Lucky (edu)fellow: beginnings of a flânerial professional trip

It’s time to bring the magic and wonder back into teaching. It’s time to recover the missionary spirit and deep moral purpose of engaging and inspiring all our students. It’s time to put down the spreadsheets and look to each other and elsewhere for how to get beyond the present turning point so we can transform our society and our schools. Hargreaves and Shirley, 2009

Two months til take off.

How does an Australian educator end up planning her way to New York City for a week, in search of insights into teacher learning, implementing teacher growth models in school contexts and using the Charlotte Danielson Framework for Teaching?

Because she is a lucky fellow.

I have been fortunate enough to receive a travelling fellowship from my Australian school in order to undertake an investigative series of visits to educators, school leaders, researchers and edu-experts in New York.

My meetings and visits cover one week in and around New York City. My week will be focused, as Hargreaves and Shirley suggest, on looking ‘to each other and elsewhere’ for learning and growth: my professional growth, teachers’ growth and the growth of my school’s professional learning culture.

Hargreaves and Shirley’s focus on the transformative ‘magic and wonder’ of teaching reflects my own fundamental beliefs about commitment to student learning. Our core business as teachers is enabling our students to find magic and wonder in the world around them, and empowering them to be thinkers, learners and leaders. As teachers, we should see teaching and learning as wonder-finding, wonder-generating and wonder-full.

The particular context for my upcoming professional trip is my school’s teacher growth initiative, which emerges from the widespread research-supported assertion that teacher quality is a crucial determinant in improving student achievement and learning.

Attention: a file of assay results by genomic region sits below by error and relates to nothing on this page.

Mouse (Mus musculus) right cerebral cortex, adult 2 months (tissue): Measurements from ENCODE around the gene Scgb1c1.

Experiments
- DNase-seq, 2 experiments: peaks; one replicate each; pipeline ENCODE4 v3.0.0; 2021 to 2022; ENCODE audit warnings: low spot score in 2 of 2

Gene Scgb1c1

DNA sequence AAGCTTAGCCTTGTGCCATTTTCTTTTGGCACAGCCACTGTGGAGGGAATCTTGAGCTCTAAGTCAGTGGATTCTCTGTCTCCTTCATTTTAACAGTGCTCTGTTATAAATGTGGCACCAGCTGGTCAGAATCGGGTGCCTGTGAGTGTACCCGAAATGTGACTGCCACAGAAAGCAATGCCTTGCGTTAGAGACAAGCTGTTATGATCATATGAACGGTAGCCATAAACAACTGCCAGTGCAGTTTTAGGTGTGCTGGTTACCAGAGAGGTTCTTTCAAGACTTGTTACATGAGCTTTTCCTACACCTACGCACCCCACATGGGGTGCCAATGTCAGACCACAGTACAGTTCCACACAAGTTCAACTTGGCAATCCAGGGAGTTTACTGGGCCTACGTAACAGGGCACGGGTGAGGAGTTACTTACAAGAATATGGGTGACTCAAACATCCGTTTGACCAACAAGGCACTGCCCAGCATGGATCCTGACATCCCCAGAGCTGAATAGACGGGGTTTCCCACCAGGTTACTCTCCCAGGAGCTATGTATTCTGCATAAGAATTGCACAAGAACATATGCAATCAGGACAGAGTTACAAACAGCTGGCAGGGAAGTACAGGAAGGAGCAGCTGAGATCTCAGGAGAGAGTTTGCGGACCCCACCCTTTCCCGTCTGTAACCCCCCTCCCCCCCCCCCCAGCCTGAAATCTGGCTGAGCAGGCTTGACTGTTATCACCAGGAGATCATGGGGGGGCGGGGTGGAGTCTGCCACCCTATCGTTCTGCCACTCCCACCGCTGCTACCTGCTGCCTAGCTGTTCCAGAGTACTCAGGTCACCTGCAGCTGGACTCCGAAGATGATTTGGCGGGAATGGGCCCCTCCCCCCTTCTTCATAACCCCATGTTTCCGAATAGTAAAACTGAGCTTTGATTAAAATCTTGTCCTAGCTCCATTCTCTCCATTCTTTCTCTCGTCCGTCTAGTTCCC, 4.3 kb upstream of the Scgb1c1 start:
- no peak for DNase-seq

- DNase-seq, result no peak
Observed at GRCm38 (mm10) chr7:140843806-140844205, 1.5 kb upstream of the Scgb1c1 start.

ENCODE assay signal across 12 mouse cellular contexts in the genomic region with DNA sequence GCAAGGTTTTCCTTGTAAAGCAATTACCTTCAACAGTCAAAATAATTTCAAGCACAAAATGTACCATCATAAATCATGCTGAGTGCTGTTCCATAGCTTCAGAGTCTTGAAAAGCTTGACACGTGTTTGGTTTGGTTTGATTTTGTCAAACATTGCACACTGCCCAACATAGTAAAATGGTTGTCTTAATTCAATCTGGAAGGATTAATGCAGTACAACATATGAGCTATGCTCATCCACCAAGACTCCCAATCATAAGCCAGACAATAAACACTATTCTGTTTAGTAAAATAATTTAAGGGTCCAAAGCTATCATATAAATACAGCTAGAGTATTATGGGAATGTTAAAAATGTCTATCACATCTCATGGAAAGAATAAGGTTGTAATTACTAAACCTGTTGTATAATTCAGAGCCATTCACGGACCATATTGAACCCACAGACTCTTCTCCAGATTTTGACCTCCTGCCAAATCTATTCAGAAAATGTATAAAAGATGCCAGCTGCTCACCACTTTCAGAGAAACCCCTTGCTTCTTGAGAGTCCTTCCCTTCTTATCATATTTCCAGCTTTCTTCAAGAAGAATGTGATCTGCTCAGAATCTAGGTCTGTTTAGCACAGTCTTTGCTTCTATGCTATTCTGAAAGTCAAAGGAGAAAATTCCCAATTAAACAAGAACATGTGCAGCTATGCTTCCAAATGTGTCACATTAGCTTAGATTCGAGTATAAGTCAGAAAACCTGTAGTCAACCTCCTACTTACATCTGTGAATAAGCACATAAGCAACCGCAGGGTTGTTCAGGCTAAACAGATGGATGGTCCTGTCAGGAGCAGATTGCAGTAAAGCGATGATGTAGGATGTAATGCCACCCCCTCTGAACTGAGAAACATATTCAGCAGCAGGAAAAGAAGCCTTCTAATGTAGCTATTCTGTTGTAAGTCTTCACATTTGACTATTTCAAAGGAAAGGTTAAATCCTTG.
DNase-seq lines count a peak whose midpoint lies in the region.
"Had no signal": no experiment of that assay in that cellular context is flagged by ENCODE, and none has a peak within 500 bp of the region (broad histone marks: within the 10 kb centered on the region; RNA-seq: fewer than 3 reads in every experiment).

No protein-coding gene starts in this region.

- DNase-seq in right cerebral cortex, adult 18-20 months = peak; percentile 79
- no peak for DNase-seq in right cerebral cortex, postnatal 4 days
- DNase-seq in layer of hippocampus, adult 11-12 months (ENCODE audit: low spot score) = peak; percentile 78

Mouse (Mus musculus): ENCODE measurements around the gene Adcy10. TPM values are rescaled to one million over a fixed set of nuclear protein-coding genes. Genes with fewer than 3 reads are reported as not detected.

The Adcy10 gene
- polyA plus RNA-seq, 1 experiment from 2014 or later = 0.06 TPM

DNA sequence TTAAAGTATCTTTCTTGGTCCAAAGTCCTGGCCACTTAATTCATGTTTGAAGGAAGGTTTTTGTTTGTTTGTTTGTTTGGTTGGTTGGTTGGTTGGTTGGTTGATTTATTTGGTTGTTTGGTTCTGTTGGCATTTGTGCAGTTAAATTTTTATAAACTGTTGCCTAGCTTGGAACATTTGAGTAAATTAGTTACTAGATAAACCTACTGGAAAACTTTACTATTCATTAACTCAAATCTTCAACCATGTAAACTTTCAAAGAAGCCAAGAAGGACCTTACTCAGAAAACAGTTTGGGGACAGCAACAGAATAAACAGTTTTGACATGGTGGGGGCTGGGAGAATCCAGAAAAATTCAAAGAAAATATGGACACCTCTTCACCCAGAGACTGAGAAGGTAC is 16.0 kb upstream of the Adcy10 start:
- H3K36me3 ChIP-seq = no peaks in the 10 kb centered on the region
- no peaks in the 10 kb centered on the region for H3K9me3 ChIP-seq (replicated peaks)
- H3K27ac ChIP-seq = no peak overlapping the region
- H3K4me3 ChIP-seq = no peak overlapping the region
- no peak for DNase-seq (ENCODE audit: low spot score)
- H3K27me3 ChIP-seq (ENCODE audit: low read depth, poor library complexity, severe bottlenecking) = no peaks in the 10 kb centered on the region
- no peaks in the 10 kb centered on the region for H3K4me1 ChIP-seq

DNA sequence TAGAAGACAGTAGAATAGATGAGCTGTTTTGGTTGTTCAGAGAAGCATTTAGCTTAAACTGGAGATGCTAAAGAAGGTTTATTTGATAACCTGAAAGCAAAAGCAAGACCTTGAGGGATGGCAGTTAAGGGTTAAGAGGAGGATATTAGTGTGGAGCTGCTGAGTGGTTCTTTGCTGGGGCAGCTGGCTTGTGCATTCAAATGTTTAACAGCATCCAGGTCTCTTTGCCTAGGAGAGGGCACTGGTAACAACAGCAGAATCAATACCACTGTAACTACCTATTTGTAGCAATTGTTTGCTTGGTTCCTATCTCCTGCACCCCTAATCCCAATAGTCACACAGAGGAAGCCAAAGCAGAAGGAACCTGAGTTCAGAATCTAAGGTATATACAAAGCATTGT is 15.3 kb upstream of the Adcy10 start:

Since 2012, I have been working with a diverse team of teachers at my school to design and pilot an idiosyncratic professional learning model intended to refine individual practice and capacity for self-reflection, appropriate to my school’s context. Another key aim of our model is the facilitation of a more passionate, reflective, purposeful community of professional learners in which individual teachers participate in ongoing communal activity to continuously develop the effectiveness of student learning by improving the quality of their teaching.

So, our aim has been to craft a process which is teacher-centred, teacher-directed and focused on teachers’ capacities for reflection and self-actualisation. We are using the Charlotte Danielson Framework for Teaching and a Cognitive Coaching model of coaching as the basis of our professional learning model. The Framework for Teaching (one of a number of maps for teacher practice, chosen because of its relevance to our specific context) gives us a common language for talking about our teaching, and a targeted specificity of focus for our reflections and conversations about evidence and practice. Cognitive Coaching is helping us to focus on growth rather than judgment, with our notion of ‘coaching’ being one of mediating the thinking of the teacher, rather than providing instructional feedback.

New York is the perfect place to refine our thinking as we continue to roll out our own model. The Danielson Framework for Teaching is one of those approved by the New York State Education Department as part of its implementation of the provisions of Education Law 3012-c regarding annual professional performance reviews (APPR) of classroom teachers and building principals. The New York City Department of Education (NYCDOE) has been implementing use of the Danielson Framework since June 2013, after three years of piloting and researching it in NYC schools.

During my time in New York, I am especially interested to see in what ways schools and districts have been implementing the Framework for Teaching; what might be success stories or lessons learned from their experiences so far; different approaches to school leadership in these kinds of initiatives; how data are collected and used to measure success; and any resources, references or contacts which might help my school, especially in its implementation stage, to begin in January 2015.

Can any educators out there share their experiences of current teacher growth or teacher evaluation systems?

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4 thoughts on “Lucky (edu)fellow: beginnings of a flânerial professional trip

  1. Pingback: New York as a site for insights around teacher growth | the édu flâneuse

  2. Pingback: A teacher growth reconnaissance mission: takeoff | the édu flâneuse

  3. Pingback: Choose your own Edventure: Letting genius blossom | the édu flâneuse

  4. Pingback: Spider-web connectivity: Technology for networked learning | the édu flâneuse

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